Using retirement assets for charitable purposes requires some care.
“Contribute something, whatever percentage of your salary you think you can, starting right away.”
I can still remember that advice on the first day of my first job out of college, when I was handed a form for payroll deduction to my employer’s 401(k) plan.
You may have received similar advice, and we both know why. First, taking responsibility for our own retirement is critical. No one else is going to make sure that we have adequate resources when we are no longer working, so “paying ourselves first” is great advice.
There’s another reason for that advice, though. The tax advantages of saving in a qualified retirement plan account such as a 401(k), 403(b), or Individual Retirement Account (IRA), are significant. Why? In most cases, all the money in these accounts – our contributions, our employers’ contributions, and any earnings and capital gains – is tax-deferred. During our higher earning years, we do not have to pay income tax on any of that money, leveraging all the income and growth for our retirement.
Notice, though, that I said “tax-deferred.” I did not say tax-free. Usually, income tax is paid on the portion we withdraw in retirement (or when we’re required to by law1). And at some point, income tax will be paid on every dollar in most retirement accounts either by the account holder or their heirs – except for any portion that goes to a qualified charity.
This is why IRAs and other qualified retirement accounts are often a great choice for charitable gifts. And they work for people of modest net worth as much as those of great wealth. But using retirement account assets for charitable purposes requires some care.
Let’s consider a few scenarios.
Scenario 1: Linda, Age 65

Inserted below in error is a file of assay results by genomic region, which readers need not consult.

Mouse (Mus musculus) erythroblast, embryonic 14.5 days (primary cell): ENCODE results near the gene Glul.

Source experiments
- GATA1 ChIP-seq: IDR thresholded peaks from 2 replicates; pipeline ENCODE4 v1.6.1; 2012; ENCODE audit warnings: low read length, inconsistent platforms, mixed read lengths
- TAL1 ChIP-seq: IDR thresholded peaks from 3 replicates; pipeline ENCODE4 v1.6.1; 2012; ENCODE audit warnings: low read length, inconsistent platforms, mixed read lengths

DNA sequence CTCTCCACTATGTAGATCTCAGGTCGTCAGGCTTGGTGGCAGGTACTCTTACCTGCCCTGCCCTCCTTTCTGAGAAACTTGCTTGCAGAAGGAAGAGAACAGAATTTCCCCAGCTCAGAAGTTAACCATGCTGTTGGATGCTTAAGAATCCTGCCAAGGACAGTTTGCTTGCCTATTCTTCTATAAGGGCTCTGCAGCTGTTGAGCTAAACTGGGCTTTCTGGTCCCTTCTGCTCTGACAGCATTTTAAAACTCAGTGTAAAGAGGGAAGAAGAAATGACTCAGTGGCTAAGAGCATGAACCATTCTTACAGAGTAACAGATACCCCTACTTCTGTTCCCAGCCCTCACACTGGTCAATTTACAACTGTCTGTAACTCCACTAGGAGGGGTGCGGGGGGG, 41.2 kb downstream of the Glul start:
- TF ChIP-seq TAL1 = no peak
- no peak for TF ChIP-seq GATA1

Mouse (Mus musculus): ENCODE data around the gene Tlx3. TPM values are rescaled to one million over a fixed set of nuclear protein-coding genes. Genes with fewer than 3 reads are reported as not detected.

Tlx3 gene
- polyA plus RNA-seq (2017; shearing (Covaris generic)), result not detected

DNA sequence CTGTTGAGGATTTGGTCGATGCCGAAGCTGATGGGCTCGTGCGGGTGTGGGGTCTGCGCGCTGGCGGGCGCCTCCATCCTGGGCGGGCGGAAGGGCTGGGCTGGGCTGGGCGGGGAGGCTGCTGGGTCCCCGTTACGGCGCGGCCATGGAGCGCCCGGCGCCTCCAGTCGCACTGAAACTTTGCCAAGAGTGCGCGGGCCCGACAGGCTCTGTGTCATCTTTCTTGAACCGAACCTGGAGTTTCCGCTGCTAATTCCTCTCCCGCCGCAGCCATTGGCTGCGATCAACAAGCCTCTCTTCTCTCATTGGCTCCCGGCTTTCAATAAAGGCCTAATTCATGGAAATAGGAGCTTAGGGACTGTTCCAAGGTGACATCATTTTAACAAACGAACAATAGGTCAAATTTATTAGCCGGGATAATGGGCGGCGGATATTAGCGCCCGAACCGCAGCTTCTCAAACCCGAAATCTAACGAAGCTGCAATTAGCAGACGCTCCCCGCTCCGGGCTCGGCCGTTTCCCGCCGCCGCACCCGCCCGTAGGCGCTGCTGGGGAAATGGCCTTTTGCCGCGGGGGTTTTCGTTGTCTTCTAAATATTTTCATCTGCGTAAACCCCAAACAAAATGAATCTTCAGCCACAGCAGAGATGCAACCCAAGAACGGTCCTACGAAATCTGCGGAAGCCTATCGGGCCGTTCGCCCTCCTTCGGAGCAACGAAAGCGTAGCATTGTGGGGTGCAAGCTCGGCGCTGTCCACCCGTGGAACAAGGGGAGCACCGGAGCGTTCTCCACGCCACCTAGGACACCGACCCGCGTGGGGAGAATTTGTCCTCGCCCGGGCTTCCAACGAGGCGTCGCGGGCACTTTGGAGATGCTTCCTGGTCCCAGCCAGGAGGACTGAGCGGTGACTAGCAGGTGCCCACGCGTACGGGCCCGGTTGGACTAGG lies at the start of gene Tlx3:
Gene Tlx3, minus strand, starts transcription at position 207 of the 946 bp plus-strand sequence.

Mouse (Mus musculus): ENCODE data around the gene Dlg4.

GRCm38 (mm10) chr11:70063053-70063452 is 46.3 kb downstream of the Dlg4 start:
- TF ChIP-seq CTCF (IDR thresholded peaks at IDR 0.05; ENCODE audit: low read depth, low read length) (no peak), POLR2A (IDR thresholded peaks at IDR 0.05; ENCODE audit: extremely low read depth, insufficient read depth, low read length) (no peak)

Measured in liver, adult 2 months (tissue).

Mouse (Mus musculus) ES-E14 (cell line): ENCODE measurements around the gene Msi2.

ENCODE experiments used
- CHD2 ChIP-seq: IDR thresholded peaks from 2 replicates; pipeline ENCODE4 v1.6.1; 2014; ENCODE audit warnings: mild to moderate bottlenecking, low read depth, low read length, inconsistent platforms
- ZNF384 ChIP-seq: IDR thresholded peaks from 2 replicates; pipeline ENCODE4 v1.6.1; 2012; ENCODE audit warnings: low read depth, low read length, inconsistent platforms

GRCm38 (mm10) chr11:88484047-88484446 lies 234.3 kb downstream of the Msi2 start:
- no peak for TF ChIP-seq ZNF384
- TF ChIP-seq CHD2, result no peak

Linda wants to make a $10,000 contribution to her local food bank. She has more money in her IRA than she anticipates needing, so she would like to use funds from that account for the gift.
This probably isn’t a good idea. Linda will be taxed on the $10,000 withdrawal from her IRA, creating taxable income she doesn’t need. If she itemizes deductions on her income tax return, the gift may qualify for a charitable deduction, but she might be financially better off using other assets, such as other cash or appreciated securities.
Scenario 2: Willis, Age 78
Willis wants to make a $50,000 contribution to his church to assist with repairs to their aging building. He is considering taking extra money from his IRA on top of his required minimum distribution (RMD) to make the gift.
Great idea! Just be deliberate in how you do this, Willis. Since Willis is more than 70 ½ years old, he is allowed to make qualified charitable distributions (QCDs)2 from his IRA directly to charity. (That money cannot be paid to him first; it must go straight from the IRA to the organization.) Donors may make QCDs up to a maximum total of $100,000 per year without claiming those funds as taxable income. And, those withdrawals count toward the donor’s RMD, turning what would otherwise be Willis’s taxable income into tax-exempt funding for his church.